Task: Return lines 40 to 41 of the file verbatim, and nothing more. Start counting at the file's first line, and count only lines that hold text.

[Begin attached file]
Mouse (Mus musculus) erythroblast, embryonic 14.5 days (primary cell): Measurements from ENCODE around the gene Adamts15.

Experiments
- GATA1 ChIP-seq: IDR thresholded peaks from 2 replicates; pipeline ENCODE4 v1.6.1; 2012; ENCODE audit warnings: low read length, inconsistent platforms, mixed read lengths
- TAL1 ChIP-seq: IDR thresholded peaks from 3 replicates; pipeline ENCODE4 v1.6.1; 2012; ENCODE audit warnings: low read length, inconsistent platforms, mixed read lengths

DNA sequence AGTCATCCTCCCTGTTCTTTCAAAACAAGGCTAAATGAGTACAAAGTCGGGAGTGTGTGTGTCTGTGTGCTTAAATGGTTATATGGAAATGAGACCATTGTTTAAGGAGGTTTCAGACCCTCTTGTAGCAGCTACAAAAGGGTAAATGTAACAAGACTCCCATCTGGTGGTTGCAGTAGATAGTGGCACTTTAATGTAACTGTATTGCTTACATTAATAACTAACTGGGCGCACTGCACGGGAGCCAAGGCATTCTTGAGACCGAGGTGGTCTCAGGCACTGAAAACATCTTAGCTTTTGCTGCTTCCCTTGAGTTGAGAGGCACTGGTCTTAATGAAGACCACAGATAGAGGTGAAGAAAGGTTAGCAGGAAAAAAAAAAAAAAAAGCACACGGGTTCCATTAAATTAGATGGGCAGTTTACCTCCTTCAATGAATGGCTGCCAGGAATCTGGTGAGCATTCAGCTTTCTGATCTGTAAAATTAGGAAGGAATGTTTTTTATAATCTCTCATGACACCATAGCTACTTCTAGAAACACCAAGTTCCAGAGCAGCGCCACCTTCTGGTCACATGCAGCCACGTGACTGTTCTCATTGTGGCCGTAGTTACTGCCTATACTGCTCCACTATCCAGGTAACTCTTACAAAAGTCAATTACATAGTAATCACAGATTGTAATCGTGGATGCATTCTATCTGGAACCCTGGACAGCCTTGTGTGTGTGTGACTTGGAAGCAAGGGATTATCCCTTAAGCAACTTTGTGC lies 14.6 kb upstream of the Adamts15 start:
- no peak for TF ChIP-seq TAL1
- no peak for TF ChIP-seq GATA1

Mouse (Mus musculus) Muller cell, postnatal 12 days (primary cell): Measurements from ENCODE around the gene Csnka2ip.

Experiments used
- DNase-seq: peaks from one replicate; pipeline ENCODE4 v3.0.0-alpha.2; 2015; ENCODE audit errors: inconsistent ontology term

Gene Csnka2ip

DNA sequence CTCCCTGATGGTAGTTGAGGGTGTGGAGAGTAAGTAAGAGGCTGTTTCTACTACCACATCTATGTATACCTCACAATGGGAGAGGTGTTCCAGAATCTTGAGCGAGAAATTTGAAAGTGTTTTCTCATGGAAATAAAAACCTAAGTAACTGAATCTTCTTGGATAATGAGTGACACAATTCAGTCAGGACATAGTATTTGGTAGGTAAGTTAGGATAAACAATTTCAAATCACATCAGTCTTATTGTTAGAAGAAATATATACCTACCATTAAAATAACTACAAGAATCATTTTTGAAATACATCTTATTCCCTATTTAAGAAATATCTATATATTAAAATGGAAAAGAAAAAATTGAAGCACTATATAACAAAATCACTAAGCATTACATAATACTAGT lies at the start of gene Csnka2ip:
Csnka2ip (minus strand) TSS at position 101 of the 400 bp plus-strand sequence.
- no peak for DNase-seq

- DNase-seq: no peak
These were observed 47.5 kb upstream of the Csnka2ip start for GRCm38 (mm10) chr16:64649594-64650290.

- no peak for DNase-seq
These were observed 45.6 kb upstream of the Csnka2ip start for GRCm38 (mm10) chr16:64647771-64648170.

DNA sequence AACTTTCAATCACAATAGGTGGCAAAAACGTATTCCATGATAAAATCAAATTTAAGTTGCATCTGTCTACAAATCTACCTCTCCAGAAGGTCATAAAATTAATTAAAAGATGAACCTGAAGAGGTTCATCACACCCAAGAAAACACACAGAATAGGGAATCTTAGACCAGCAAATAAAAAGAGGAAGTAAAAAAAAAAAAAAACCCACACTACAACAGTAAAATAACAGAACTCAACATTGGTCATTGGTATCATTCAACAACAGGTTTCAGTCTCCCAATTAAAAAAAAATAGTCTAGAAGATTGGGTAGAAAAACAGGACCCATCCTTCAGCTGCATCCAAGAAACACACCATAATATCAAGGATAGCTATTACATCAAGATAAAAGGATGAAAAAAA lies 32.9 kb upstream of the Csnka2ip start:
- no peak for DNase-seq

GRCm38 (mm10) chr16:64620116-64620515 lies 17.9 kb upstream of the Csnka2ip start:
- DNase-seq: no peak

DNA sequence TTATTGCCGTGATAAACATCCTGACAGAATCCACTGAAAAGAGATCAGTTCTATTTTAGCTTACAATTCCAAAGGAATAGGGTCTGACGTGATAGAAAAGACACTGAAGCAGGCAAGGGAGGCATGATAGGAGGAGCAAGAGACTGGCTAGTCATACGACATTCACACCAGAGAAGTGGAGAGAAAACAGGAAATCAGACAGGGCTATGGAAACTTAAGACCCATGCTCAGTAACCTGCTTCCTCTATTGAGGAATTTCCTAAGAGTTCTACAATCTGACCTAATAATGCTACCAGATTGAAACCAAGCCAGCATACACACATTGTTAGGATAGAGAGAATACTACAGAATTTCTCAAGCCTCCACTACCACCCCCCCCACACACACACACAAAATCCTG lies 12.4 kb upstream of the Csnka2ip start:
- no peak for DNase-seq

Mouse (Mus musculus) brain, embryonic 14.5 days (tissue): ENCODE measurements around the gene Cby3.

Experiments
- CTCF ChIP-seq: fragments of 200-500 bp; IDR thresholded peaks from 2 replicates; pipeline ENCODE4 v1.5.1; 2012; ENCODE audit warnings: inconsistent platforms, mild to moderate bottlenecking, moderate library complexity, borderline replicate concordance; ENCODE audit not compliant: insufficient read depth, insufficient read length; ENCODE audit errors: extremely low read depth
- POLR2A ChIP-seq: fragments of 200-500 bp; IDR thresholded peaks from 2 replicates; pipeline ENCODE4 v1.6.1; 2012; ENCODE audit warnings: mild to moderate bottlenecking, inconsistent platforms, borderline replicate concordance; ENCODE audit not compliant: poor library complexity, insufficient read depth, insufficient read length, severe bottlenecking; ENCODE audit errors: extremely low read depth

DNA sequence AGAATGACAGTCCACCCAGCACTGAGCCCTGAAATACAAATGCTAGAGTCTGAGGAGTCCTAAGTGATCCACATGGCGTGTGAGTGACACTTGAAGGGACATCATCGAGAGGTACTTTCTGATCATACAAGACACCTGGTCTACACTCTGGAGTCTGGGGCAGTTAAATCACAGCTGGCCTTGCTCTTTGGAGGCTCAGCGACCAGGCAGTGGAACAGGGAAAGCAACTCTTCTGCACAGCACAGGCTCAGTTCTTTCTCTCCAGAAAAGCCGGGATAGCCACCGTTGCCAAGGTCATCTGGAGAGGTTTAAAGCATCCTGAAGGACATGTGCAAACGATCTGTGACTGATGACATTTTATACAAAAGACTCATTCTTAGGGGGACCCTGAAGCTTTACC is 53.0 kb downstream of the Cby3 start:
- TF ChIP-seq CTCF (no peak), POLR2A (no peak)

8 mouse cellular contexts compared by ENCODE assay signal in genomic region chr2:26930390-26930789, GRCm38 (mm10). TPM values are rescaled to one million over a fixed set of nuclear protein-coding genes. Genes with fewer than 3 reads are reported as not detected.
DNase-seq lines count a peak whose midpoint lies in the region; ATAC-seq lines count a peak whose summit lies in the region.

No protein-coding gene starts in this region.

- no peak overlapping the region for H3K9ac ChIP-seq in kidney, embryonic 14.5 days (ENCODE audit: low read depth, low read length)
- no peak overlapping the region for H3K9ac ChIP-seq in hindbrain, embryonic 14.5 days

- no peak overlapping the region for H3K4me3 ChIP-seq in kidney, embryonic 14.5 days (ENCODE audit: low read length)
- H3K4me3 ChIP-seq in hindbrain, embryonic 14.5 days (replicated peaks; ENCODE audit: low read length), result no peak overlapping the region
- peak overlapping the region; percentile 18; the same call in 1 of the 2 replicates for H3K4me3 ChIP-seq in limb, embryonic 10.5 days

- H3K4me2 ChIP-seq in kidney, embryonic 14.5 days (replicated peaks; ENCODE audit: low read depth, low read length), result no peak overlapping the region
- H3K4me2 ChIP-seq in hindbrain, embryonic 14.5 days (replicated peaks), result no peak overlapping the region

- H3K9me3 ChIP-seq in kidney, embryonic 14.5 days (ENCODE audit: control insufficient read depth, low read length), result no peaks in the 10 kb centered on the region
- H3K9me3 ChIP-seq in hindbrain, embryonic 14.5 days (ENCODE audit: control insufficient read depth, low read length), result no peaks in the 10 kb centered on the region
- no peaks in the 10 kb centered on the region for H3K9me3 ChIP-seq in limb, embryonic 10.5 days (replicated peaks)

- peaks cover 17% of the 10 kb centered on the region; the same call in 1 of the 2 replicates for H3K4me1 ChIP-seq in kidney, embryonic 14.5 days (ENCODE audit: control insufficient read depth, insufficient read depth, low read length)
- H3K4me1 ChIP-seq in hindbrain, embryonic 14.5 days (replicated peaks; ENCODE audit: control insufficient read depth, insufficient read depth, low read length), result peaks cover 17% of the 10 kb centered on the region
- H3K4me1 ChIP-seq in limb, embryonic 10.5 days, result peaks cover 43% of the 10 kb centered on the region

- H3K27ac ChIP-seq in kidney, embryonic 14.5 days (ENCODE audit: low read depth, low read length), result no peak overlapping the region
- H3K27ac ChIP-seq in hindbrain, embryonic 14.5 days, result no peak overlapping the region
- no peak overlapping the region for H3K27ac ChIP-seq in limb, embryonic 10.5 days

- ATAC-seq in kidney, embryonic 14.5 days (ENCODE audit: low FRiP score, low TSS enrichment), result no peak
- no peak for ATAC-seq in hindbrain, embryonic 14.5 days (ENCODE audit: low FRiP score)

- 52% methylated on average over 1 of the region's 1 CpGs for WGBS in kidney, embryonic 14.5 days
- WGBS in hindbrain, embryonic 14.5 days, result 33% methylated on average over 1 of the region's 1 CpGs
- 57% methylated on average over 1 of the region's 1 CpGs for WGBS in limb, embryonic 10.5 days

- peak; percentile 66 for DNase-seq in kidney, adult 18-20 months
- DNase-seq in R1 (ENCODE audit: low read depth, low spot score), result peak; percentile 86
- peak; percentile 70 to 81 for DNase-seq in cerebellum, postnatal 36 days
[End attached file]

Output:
- H3K4me2 ChIP-seq in hindbrain, embryonic 14.5 days (replicated peaks), result no peak overlapping the region

- H3K9me3 ChIP-seq in kidney, embryonic 14.5 days (ENCODE audit: control insufficient read depth, low read length), result no peaks in the 10 kb centered on the region